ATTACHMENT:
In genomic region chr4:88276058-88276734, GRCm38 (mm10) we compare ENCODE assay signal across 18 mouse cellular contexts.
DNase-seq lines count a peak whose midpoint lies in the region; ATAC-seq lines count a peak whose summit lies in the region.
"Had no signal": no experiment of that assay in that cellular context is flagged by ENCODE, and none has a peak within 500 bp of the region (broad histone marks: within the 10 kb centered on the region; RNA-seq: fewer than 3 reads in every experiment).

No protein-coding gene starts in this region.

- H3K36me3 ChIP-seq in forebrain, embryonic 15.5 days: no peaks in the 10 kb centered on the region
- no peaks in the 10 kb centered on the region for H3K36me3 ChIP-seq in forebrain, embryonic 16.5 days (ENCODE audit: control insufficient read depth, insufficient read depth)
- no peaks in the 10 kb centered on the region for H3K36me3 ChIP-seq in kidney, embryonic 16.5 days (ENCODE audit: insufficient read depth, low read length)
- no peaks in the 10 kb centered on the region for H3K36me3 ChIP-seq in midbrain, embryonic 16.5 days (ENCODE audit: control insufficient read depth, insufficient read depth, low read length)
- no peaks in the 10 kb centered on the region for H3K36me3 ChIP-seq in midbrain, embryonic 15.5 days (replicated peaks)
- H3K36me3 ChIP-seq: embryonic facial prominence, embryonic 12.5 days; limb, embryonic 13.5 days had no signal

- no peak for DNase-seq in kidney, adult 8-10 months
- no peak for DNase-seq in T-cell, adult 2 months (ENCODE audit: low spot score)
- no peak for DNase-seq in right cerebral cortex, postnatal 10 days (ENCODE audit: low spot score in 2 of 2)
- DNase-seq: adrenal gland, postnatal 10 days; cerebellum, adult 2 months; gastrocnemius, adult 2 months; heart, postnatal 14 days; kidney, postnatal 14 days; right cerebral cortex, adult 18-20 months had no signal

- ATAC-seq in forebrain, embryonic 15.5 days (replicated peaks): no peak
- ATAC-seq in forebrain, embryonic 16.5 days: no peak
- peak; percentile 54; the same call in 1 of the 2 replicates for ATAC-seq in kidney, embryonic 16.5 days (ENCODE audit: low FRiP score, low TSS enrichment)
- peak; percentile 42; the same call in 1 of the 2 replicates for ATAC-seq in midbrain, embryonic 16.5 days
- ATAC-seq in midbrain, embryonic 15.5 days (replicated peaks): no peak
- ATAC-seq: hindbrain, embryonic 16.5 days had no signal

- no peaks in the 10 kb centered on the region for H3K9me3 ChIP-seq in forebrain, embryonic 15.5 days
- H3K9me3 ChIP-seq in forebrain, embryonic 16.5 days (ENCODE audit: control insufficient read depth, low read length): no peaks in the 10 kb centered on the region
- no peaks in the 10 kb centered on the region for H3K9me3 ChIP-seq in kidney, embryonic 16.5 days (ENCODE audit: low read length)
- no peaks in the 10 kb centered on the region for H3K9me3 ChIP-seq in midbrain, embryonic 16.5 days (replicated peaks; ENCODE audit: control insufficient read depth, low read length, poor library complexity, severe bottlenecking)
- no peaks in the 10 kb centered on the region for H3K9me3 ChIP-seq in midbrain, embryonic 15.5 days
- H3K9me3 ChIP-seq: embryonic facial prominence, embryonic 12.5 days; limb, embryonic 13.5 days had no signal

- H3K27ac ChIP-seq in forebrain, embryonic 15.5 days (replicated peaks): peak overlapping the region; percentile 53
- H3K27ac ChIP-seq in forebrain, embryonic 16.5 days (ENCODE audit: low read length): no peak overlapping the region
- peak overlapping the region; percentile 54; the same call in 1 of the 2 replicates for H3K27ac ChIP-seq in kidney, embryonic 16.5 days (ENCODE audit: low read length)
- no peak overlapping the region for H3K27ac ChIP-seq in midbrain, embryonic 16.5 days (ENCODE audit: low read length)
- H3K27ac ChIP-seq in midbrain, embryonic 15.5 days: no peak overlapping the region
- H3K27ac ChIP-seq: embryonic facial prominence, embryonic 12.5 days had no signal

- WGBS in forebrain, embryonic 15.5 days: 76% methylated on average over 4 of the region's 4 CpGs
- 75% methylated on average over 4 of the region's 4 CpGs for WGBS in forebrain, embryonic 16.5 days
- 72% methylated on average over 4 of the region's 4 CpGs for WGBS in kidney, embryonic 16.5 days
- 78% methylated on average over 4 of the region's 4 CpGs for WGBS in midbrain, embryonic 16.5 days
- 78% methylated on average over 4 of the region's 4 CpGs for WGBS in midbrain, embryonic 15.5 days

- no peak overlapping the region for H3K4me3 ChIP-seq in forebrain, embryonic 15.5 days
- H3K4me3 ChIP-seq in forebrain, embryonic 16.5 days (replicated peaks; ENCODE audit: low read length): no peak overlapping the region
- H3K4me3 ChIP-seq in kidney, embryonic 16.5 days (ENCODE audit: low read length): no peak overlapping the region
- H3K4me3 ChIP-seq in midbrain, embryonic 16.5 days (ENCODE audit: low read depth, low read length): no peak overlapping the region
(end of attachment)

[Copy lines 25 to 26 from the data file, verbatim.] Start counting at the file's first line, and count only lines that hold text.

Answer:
- no peaks in the 10 kb centered on the region for H3K9me3 ChIP-seq in midbrain, embryonic 15.5 days
- H3K9me3 ChIP-seq: embryonic facial prominence, embryonic 12.5 days; limb, embryonic 13.5 days had no signal